Over the past few years we’ve seen a boom in subscriptions, from food and meal-planning boxes to beauty, shaving kits, gym clothing, fresh flowers, stationery and online media such as Netflix. I bet you, or someone you know, has a subscription right now to Graze, Hello Fresh or Simply Cook. There’s even an entire website devoted to subscription boxes in the UK, with 80 food options alone. It was only a matter of time before charities developed their own.
Anyone who works in fundraising knows that diversification is important, but monthly direct debits are the holy grail, so creating a subscription product seems like a winning idea. Three charities have done just that. The Blurt Foundation was probably the first with BuddyBox, which was launched in 2015, Scope followed last year with Mindful Monsters, and Mind has recently launched its subscription product, Pause.
Jonathan Waddingham, a former colleague of mine at JustGiving who is now an independent product consultant, believes this could become a trend in the sector, because once one charity has success with a product or technique others tend to follow. We also seem to be a nation of subscription lovers, with an estimated 58 million of us subscribing to services. That’s nine in 10 UK adults, so perhaps the time is right for charities to get in on the subscription action.
Direct debits have always been the lifeblood of the sector, but the traditional channels for acquiring regular givers are becoming saturated. Waddingham says: "Offering a value exchange seems to be a new way to sign up more long-term supporters and potentially to decrease attrition too. Value exchanges themselves aren't necessarily new – direct mail packs have included 'freebies' such as pens for years – but what's different is that the exchange is variable, meaningful and ongoing, so there's a reason for people to keep donating every month that goes beyond just supporting a cause."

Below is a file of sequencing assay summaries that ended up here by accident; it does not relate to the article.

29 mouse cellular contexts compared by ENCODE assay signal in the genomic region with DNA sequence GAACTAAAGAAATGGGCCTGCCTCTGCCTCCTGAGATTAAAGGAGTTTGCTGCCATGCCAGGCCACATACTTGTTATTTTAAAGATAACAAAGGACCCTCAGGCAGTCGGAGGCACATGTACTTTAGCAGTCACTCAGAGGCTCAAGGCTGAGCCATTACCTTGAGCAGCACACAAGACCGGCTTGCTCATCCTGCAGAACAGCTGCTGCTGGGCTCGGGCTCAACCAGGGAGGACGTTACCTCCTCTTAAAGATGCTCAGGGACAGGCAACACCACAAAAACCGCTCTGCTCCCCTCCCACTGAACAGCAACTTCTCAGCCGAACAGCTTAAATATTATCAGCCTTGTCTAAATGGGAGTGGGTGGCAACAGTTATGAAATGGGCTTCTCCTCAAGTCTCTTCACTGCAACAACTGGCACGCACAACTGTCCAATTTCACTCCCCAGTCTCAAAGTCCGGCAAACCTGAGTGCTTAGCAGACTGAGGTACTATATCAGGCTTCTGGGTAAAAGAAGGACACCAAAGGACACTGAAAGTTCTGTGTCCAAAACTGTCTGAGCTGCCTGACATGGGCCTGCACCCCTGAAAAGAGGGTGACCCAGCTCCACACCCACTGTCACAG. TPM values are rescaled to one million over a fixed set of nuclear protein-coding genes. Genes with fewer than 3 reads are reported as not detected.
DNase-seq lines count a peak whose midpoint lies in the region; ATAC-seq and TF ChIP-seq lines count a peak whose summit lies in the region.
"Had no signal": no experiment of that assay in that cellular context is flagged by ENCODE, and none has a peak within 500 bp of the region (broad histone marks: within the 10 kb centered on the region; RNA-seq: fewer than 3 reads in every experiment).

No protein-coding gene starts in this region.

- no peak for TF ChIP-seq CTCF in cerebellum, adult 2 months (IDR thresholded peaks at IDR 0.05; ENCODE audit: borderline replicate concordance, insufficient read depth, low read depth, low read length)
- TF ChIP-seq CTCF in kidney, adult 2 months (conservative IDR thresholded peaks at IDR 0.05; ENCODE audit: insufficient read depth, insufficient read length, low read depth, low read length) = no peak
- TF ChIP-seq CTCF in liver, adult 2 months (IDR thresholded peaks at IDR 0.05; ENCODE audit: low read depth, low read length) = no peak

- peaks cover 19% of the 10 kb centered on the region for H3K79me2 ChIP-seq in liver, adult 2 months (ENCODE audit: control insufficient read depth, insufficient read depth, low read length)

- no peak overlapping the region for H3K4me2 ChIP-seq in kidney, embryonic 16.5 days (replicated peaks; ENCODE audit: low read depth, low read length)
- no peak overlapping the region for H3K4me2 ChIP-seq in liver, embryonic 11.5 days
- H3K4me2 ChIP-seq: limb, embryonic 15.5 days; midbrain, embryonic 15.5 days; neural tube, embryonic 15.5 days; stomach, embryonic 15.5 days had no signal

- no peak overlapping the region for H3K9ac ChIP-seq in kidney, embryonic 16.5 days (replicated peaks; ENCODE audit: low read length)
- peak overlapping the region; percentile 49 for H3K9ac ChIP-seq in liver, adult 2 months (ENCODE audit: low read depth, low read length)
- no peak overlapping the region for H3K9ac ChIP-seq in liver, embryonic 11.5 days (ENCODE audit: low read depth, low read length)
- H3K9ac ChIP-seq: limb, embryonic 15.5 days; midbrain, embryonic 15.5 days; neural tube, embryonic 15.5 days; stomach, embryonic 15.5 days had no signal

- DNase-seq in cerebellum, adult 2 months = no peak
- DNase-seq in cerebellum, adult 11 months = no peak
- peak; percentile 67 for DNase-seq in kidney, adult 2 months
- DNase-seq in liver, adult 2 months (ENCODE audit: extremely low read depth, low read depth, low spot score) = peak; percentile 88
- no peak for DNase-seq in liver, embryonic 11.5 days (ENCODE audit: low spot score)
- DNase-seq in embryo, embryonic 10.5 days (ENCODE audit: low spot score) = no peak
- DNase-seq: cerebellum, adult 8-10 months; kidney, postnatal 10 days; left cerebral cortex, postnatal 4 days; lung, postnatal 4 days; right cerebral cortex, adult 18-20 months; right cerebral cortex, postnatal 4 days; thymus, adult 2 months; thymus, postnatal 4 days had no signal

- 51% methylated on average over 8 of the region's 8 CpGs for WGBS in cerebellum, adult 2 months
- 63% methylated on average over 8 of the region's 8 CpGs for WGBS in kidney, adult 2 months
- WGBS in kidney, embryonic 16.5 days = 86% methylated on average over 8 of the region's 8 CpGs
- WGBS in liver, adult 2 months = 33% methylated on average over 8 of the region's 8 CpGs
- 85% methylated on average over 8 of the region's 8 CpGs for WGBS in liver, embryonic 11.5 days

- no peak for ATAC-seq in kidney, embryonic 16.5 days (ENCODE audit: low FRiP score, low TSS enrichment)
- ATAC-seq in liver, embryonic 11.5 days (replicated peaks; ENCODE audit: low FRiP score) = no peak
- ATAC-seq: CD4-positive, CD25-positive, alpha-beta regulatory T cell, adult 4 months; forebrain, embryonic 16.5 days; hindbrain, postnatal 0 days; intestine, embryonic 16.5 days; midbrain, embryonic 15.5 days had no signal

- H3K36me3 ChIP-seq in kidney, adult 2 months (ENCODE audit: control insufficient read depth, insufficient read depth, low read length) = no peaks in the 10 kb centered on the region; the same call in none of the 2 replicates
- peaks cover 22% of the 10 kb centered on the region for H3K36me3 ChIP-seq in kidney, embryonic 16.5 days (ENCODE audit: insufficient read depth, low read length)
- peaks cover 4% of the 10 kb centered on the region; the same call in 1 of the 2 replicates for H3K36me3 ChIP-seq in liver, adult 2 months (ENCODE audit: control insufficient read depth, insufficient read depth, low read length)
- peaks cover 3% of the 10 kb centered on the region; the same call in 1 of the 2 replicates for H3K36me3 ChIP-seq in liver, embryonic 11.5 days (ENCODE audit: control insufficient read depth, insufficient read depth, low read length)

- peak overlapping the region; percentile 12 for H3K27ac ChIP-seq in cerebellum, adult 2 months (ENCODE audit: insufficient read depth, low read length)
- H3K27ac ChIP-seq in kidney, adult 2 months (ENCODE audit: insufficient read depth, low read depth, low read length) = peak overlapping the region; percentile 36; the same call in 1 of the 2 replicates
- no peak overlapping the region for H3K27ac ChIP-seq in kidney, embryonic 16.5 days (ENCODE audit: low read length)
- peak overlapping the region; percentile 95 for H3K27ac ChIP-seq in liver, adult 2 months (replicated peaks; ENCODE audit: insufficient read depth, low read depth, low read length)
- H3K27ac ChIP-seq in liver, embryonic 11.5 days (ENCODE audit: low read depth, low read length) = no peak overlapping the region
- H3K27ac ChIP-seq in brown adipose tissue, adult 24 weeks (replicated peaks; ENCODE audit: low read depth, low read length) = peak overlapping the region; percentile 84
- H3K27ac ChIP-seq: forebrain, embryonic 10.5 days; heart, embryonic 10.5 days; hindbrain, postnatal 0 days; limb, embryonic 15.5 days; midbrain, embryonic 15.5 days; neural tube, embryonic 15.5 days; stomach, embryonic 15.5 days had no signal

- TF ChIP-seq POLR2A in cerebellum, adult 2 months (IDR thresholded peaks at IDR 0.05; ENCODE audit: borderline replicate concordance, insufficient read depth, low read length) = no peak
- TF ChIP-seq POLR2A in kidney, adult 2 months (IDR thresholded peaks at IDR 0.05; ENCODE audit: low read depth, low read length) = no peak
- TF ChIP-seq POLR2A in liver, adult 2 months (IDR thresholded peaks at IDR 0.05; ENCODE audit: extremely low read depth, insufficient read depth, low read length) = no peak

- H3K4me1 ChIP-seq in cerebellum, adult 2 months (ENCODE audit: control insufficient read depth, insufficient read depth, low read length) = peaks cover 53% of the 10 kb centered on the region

The Blurt Foundation first introduced BuddyBox in June 2015. It wanted to create a box that counters the pressures people face in modern life and which would encourage self-care. Although Blurt is an organisation that focuses on helping people with depression, the BuddyBox was created for anyone who could benefit from a boost, or a pick-me up, or a big dollop of self-care. The foundation sends out between 2,000 and 2,500 boxes a month and has even sent boxes around the world.
Mind’s new subscription product is about encouraging donors to think about their wellbeing, too, as well as recruiting new regular givers. Mindful Monsters, by Scope, is all about developing children’s life skills through a number of activities they do with their parents, creating quality time together. It’s also about giving children improved focus, a better understanding of emotions, a sense of calm and promoting kindness and gratitude.
For me, the thread that runs through all these products is the genuine value offered to the subscriber. As long as the boxes remain useful and interesting, they will retain subscribers.
If you’re thinking of developing your own subscription product for your charity, it’s essential that you do your research thoroughly. Mind looked at the trends of wellbeing products and subscription boxes in the commercial sector, and at the successes of value-exchange campaigns it had run in the past to work out if this would be viable. It took about a year from conception to the launch in April this year.
Waddingham offers some tips to get started: "If you think you have a great idea, it will need testing with your audience to see if they agree. Then you'll need to figure out how big that audience actually is and estimate how many will sign up."
You then need to factor in the cost of design, printing and fulfilling all your orders. That cost is likely to be big. And don’t make the mistake of not costing staff time in planning, delivery and marketing of the product. Lastly, Waddingham advises: "Remember that you're competing against subscription products for everything from snacks to kid’s activities and cheese toasties, so your product genuinely needs to meet a need and provide excellent value exchange. The last business is no longer trading, which is a cautionary tale in itself. If your idea isn't better than getting a cheese toastie through the post, you might need to go back to the drawing board."
Kirsty Marrins is a digital communications consultant and a trustee of the Small Charities Coalition